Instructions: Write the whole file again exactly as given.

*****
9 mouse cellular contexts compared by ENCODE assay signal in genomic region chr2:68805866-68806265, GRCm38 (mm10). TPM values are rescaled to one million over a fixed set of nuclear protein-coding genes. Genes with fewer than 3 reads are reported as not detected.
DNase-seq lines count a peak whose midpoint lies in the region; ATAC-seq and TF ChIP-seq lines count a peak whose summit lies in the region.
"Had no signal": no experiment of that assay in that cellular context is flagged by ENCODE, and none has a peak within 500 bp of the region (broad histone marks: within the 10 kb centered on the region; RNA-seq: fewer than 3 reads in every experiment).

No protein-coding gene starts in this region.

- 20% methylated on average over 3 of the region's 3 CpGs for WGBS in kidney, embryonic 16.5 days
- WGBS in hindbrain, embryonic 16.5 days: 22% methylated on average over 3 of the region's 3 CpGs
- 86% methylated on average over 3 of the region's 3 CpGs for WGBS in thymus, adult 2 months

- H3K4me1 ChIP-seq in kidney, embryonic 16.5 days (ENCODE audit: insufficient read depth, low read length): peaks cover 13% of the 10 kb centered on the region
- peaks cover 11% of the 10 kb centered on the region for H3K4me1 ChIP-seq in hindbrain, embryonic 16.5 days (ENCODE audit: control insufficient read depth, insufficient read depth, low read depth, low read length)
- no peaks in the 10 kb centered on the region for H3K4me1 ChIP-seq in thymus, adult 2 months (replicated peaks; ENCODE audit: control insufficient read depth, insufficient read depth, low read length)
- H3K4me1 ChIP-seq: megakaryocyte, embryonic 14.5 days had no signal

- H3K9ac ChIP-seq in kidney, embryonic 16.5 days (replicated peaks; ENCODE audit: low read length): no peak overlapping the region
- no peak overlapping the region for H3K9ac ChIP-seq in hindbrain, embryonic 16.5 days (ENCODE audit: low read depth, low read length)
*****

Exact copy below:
9 mouse cellular contexts compared by ENCODE assay signal in genomic region chr2:68805866-68806265, GRCm38 (mm10). TPM values are rescaled to one million over a fixed set of nuclear protein-coding genes. Genes with fewer than 3 reads are reported as not detected.
DNase-seq lines count a peak whose midpoint lies in the region; ATAC-seq and TF ChIP-seq lines count a peak whose summit lies in the region.
"Had no signal": no experiment of that assay in that cellular context is flagged by ENCODE, and none has a peak within 500 bp of the region (broad histone marks: within the 10 kb centered on the region; RNA-seq: fewer than 3 reads in every experiment).

No protein-coding gene starts in this region.

- 20% methylated on average over 3 of the region's 3 CpGs for WGBS in kidney, embryonic 16.5 days
- WGBS in hindbrain, embryonic 16.5 days: 22% methylated on average over 3 of the region's 3 CpGs
- 86% methylated on average over 3 of the region's 3 CpGs for WGBS in thymus, adult 2 months

- H3K4me1 ChIP-seq in kidney, embryonic 16.5 days (ENCODE audit: insufficient read depth, low read length): peaks cover 13% of the 10 kb centered on the region
- peaks cover 11% of the 10 kb centered on the region for H3K4me1 ChIP-seq in hindbrain, embryonic 16.5 days (ENCODE audit: control insufficient read depth, insufficient read depth, low read depth, low read length)
- no peaks in the 10 kb centered on the region for H3K4me1 ChIP-seq in thymus, adult 2 months (replicated peaks; ENCODE audit: control insufficient read depth, insufficient read depth, low read length)
- H3K4me1 ChIP-seq: megakaryocyte, embryonic 14.5 days had no signal

- H3K9ac ChIP-seq in kidney, embryonic 16.5 days (replicated peaks; ENCODE audit: low read length): no peak overlapping the region
- no peak overlapping the region for H3K9ac ChIP-seq in hindbrain, embryonic 16.5 days (ENCODE audit: low read depth, low read length)